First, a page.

A team led by Prof. Marina Cavazzana, working at Necker Hospital for Sick Children, AP-HP, and the Imagine Institute (AP-HP/Inserm/Paris Descartes University) performed gene therapy on a 13-year-old patient with severe sickle cell anaemia in October 2014 as part of a phase I/II clinical trial. Conducted in collaboration with Prof. Philippe Leboulch (CEA/Faculties of Medicine at Paris-Sud and Harvard Universities), who developed the vector used, and supervised the preclinical studies, this innovative treatment provided complete remission from the clinical signs of the disease, and the correction of biological signs. Results (15-month follow up after transplantation) are published in the New England Journal of Medicine on 2 March 2017, and confirm the efficacy of this new therapy of the future.
Sickle cell disease, a serious form of chronic anaemia of genetic origin, is characterised by the production of abnormal haemoglobin and deformed (falciform or sickle-shaped) red blood cells, due to a mutation in the gene encoding β-globin. This disease is associated with very serious episodes of pain caused by vaso-occlusive crises. It also causes lesions in all the vital organs, great sensitivity to infection, iron overload and endocrine disorders. Haemoglobinopathies affect an estimated 7% of the world’s population. Among them, sickle cell disease is considered the most common, with 50 million people carrying the mutation, i.e. who are at risk of transmitting the disease or actually have it. Abnormalities in the β-globin gene, i.e. sickle cell disease and β-thalassaemia, are the most widely distributed inherited diseases in the world, more common than all other genetic diseases combined.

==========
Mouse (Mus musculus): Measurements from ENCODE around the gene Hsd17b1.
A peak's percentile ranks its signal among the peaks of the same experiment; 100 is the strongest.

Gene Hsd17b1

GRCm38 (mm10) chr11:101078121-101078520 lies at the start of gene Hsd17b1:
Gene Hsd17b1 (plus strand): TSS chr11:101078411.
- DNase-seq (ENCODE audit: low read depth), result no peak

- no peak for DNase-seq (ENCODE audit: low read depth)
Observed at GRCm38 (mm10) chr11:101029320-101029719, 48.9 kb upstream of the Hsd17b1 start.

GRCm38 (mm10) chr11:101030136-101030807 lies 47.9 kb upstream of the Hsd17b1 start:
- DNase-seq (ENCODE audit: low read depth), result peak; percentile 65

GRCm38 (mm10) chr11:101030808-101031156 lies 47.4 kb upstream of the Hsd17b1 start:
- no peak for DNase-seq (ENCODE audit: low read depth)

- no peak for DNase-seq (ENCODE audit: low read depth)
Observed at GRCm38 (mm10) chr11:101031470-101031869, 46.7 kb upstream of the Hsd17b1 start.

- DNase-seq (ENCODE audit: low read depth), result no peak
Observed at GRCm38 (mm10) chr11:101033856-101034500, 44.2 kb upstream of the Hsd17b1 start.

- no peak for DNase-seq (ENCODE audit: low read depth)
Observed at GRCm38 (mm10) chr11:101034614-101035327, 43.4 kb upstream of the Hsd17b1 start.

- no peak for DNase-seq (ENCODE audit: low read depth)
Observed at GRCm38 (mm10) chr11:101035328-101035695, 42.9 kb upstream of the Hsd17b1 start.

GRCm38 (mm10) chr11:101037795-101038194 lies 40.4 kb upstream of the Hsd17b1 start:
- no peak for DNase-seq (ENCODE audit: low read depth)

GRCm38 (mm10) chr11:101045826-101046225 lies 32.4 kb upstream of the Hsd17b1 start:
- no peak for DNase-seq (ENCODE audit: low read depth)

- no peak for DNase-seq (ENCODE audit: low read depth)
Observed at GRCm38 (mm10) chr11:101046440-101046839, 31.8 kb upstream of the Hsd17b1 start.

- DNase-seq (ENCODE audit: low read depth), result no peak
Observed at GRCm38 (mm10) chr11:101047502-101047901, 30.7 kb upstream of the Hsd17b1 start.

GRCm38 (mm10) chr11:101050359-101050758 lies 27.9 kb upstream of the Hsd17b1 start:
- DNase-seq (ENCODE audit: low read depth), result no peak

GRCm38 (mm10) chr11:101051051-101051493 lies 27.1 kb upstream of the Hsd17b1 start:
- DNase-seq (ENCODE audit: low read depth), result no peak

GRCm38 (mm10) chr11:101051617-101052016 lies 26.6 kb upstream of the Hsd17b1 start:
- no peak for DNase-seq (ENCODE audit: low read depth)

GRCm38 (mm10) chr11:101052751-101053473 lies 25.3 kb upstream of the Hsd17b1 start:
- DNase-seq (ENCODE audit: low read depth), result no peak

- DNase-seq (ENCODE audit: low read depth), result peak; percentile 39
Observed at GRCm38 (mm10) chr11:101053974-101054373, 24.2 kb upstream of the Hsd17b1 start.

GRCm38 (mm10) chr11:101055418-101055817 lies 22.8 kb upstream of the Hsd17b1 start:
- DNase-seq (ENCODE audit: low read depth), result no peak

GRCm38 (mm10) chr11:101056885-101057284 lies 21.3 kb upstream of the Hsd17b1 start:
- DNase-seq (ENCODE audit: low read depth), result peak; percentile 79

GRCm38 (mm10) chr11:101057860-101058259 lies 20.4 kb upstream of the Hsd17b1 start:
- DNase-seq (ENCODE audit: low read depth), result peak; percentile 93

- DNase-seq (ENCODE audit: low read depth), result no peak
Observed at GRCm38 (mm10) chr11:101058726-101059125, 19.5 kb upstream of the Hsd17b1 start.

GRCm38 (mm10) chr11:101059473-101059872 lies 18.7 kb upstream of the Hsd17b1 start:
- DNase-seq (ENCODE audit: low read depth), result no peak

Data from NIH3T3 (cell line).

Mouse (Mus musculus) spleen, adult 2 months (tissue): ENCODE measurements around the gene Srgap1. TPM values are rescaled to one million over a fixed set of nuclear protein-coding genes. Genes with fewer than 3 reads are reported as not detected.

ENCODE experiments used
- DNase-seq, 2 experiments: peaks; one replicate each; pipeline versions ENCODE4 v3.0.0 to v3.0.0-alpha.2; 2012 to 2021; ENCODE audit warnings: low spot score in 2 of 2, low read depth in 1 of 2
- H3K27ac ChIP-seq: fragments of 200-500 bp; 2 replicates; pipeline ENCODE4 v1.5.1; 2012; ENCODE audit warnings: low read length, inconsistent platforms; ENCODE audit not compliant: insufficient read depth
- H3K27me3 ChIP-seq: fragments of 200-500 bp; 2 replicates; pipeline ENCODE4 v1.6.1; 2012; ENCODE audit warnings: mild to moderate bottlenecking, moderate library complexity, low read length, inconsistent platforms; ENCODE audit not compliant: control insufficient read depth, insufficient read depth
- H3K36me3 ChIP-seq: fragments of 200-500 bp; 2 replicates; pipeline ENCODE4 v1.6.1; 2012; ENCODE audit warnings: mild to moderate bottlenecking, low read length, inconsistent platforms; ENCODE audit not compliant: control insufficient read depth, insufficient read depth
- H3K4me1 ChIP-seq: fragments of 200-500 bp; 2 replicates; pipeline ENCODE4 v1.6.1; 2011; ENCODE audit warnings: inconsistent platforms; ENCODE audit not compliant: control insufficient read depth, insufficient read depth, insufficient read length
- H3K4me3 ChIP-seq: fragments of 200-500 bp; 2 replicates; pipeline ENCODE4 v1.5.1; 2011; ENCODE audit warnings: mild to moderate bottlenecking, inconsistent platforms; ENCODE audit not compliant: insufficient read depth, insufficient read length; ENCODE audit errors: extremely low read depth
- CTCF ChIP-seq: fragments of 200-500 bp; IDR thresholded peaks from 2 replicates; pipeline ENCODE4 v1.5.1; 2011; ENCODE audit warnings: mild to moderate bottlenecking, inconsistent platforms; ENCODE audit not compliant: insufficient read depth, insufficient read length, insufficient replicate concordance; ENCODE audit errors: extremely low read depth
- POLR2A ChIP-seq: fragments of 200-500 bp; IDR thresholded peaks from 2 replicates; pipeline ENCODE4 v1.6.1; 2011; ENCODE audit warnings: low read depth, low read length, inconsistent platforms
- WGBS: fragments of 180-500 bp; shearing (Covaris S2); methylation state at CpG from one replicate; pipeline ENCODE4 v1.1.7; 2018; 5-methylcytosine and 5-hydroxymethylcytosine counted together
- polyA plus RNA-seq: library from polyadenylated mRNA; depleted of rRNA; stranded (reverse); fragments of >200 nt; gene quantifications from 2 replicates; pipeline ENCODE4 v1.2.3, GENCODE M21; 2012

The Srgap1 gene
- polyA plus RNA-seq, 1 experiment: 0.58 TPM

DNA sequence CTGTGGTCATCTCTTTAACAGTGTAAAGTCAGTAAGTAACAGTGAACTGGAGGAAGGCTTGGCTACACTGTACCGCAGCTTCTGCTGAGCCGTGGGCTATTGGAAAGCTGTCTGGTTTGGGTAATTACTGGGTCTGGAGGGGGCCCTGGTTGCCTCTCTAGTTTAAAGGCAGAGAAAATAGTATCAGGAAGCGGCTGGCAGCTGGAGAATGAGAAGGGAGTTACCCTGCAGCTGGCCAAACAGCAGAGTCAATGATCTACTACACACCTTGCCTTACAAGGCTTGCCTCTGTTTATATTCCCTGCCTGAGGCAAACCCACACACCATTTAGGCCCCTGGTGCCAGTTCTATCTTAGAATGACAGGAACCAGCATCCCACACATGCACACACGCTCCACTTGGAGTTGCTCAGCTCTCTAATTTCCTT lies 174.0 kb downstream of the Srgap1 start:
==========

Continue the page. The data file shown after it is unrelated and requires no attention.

The clinical trial, coordinated by Prof. Marina Cavazzana*, was conducted at Necker Hospital for Sick Children, AP-HP, and the Imagine Institute.
The first phase involved taking haematopoietic stem cells, the source of all blood cell lineages, from the patient’s bone marrow. A viral vector carrying a therapeutic gene, previously developed to treat ß-thalassaemia, was then introduced into these cells in order to correct them. This lentiviral vector, capable of carrying long complex segments of DNA, was developed by Prof. Philippe Leboulch**, and is produced on a large scale by the American company bluebird bio.
The treated cells were then reinjected intravenously into the young patient in October 2014. During his subsequent period in hospital, the adolescent then received care in the Paediatric Immunohaematology Unit at Necker Hospital for Sick Children, in collaboration with Prof. Stéphane Blanche and Dr Jean-Antoine Ribeil.
“With this gene therapy approach, we hope to develop future clinical trials and enrol a high number of patients with sickle cell disease, in Île de France and throughout the national territory,” says Prof. Marina Cavazzana.
 A vector is a self-replicating molecule of DNA or RNA (plasmid, cosmid, viral DNA) into which foreign DNA is inserted, and which is then used to enable this DNA to enter a target cell.
 A company founded by Prof. Philippe Leboulch, and sponsor of the clinical trial.
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